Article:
Three months after this cardiac surgery, the patient was hospitalized for repeated events of unconsciousness lasting for several seconds and not preceded by any prodroms; he always regained consciousness spontaneously. His somatic parameters were within normal values, no loss in body weight was recorded, no neurological deficiency was detected, and his heart beat was regular with no arrhythmia. Chest x-ray (Figure 2) showed a spherical enlargement of the right hilum with another adjacent 3×2 cm oval mass. The lateral view displayed projection of both masses on the hilum structures. Transesophageal echocardiography showed an oval nonhomogeneous 32×50 mm mass arising from the posterior upper part of the interatrial septum and the posterior wall of the left atrium that was slightly mobile, reaching up to the entry of the right pulmonary veins, with the possibility of invading even the right superior pulmonary vein and causing obstruction. The right inferior pulmonary vein was not visualized. Some parts of the mass were hyperechogenic and others were hypoechogenic. The mitral orifice was not obturated. The left pulmonary veins were normal, and mitral regurgitation was only slight. Chest CT confirmed a neoplastic process in the left atrium, extending to the right superior pulmonary vein and causing enlargement of the superior pole of the right hilum. At the same time, CT revealed peripheral foci, suspected as metastases, in the apical segment of the right inferior lobe and the laterobasal segment of the left inferior lobe of the lungs (Figure 3). Neither the hilum nor the mediastinal lymph nodes were infiltrated. Lung scan confirmed defective perfusion in the whole right superior lobe of the lungs; pulmonary angiography also showed the arterial branch of the right superior lobe disappearing at a distance of 4 cm. Both the left pulmonary veins and the right inferior pulmonary veins were evident. The right superior pulmonary vein was missing. Catheterization showed only a slight increase in pulmonary arteriolar resistance (degree 1 on a scale of 4) and normal left ventricular ejection fraction. Bronchoscopy including cytology was negative; ultrasound scan, abdominal CT and skeleton scintigraphy did not reveal any pathological changes. The ESR was 12/39, and blood count and biochemistry including creatine kinase, C-reactive protein and tumour markers (human chorionic gonadotropin, B2micro, carcinoembryonic antigen) were negative. The histogram showed normal intervals. CT of the brain revealed seven 5 to 10 mm hypodense circular foci.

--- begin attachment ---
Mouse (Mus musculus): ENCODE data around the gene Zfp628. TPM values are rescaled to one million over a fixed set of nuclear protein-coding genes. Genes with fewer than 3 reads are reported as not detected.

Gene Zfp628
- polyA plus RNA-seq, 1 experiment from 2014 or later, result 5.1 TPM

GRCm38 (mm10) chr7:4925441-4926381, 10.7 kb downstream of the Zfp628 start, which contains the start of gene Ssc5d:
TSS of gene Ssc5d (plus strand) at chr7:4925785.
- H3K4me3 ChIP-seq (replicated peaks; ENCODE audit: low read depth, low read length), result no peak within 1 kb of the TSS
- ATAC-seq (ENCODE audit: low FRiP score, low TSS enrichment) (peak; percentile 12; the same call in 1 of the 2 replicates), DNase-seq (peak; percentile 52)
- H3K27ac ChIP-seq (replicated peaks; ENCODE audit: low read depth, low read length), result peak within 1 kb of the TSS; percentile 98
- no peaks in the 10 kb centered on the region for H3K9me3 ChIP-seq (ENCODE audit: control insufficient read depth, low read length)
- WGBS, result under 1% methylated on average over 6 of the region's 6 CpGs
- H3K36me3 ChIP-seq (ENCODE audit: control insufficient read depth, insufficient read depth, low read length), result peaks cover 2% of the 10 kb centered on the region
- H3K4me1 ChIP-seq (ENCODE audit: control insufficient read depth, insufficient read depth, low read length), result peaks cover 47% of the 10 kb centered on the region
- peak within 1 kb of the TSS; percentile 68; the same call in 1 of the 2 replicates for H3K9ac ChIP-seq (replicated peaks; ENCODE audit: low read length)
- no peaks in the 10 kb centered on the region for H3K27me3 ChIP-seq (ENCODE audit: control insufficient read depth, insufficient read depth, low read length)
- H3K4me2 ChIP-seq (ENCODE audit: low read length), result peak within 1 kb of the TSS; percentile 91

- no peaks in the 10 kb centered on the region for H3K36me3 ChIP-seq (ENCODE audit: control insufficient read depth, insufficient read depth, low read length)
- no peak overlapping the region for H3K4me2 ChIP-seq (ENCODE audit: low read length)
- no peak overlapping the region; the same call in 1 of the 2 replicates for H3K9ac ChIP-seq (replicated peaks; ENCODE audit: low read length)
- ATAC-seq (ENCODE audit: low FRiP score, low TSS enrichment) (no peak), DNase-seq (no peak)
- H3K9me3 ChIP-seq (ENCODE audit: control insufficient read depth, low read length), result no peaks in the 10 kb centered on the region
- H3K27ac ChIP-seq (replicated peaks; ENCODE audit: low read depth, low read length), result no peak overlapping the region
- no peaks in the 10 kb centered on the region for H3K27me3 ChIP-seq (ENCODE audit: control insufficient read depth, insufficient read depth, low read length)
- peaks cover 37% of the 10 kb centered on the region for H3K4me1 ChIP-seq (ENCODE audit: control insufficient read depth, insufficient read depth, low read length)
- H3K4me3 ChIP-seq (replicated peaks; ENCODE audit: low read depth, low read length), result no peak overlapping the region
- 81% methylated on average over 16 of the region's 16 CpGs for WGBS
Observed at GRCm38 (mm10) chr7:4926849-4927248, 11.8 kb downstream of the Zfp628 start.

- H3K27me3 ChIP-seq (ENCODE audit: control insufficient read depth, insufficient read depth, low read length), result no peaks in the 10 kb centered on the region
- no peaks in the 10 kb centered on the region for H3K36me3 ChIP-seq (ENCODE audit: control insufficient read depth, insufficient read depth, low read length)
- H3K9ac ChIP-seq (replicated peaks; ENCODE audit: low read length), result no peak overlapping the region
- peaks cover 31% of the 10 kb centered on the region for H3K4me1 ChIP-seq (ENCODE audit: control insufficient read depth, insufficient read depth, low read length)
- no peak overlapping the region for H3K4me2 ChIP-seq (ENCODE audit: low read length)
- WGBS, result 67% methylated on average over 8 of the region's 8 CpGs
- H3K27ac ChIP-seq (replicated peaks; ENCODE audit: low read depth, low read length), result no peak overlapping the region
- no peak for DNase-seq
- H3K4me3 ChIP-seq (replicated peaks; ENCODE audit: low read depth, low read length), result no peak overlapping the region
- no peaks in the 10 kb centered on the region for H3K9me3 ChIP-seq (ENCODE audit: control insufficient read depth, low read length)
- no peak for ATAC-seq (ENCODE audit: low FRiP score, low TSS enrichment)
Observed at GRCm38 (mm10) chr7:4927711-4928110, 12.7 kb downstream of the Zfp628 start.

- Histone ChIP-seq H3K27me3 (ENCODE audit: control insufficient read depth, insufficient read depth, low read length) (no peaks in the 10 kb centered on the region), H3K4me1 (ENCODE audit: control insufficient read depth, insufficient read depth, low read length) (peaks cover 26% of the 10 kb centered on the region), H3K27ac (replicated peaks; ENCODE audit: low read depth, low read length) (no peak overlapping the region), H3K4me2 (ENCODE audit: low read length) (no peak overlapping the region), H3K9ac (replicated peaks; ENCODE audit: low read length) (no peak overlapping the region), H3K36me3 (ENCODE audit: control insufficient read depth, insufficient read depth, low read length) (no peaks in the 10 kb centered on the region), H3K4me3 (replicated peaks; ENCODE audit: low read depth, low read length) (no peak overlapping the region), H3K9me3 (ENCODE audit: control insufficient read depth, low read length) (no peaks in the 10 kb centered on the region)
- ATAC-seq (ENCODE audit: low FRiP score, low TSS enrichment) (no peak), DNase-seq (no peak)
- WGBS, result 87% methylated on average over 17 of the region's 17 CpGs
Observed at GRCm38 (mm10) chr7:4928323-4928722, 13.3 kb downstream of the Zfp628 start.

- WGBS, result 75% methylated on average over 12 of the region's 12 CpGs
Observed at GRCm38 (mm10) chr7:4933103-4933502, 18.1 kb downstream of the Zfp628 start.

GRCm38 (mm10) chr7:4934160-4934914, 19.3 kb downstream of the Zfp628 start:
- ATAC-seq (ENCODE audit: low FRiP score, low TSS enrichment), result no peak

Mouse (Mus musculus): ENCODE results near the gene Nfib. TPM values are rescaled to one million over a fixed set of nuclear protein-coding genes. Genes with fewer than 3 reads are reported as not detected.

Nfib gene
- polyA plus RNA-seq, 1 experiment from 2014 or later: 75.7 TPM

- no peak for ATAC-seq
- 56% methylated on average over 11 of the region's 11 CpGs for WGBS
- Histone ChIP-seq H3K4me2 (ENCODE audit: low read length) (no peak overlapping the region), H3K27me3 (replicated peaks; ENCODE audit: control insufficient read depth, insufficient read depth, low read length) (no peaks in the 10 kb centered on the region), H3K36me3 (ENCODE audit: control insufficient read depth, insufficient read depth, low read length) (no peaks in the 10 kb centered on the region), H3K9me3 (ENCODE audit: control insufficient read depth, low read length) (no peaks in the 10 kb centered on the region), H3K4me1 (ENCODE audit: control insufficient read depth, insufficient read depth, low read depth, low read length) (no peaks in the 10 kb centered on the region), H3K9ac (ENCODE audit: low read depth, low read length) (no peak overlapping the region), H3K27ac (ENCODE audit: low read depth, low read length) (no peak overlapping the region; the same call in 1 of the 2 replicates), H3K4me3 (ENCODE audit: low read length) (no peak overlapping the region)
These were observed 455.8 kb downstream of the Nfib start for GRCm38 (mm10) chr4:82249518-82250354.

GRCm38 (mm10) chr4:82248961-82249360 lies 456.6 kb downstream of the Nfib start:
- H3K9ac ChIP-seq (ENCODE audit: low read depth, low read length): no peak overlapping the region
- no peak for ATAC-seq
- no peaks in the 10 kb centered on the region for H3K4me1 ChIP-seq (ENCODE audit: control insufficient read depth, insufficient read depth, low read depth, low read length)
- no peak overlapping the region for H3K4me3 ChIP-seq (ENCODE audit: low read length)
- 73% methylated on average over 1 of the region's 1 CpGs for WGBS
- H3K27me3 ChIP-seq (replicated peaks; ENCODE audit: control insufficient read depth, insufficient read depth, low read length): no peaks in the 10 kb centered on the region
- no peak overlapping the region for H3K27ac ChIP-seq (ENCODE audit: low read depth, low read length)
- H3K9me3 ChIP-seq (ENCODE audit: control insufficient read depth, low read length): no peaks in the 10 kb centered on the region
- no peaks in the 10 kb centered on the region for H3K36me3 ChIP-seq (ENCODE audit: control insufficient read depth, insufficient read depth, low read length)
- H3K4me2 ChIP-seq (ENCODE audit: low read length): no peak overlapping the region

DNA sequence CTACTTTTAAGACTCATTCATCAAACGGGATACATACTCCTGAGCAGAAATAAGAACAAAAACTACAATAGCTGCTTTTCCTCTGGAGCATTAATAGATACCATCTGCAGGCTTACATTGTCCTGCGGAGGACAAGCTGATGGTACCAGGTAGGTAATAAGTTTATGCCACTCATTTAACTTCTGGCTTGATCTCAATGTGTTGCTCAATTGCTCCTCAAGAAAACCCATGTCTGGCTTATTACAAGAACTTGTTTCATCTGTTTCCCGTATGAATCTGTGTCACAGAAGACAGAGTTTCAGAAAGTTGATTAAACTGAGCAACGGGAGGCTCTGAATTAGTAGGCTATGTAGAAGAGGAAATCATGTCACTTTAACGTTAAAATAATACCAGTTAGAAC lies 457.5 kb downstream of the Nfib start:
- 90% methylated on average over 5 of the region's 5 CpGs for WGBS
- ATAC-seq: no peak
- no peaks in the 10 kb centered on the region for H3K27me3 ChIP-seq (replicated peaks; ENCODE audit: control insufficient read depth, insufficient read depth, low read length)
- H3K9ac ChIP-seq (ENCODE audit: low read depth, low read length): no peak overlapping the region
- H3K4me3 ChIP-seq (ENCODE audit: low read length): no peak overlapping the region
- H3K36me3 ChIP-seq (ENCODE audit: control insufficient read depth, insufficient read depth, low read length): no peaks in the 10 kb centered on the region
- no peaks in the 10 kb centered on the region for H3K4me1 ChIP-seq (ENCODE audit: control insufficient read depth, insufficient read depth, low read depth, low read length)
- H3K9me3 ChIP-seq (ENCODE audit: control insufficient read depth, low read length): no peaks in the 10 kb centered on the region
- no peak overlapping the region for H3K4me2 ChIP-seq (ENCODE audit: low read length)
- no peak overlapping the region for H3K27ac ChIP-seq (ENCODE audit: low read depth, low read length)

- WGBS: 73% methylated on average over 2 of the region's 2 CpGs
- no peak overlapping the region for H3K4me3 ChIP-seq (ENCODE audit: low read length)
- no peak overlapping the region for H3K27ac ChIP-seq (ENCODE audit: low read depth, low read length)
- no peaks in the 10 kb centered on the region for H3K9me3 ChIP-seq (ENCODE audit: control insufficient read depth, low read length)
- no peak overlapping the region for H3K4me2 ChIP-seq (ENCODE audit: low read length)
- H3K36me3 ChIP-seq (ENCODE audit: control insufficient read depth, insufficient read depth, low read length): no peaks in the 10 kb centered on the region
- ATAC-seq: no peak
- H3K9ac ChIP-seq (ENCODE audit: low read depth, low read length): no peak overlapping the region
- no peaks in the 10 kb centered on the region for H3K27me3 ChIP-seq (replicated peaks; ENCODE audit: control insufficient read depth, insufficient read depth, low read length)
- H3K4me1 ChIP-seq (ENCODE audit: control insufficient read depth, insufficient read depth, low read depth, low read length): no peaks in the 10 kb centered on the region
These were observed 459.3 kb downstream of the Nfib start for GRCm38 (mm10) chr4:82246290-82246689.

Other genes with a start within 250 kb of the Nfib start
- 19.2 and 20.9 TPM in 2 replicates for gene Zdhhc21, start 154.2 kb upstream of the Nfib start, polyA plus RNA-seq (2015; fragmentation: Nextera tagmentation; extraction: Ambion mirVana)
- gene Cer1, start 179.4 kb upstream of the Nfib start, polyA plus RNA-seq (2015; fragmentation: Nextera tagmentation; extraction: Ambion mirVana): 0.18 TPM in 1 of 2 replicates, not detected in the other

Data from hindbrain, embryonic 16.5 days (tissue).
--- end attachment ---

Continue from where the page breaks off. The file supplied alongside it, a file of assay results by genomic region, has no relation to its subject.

Figure 2
Posteroanterior chest x-ray showing a spherical mass reaching to the left hilum
Figure 3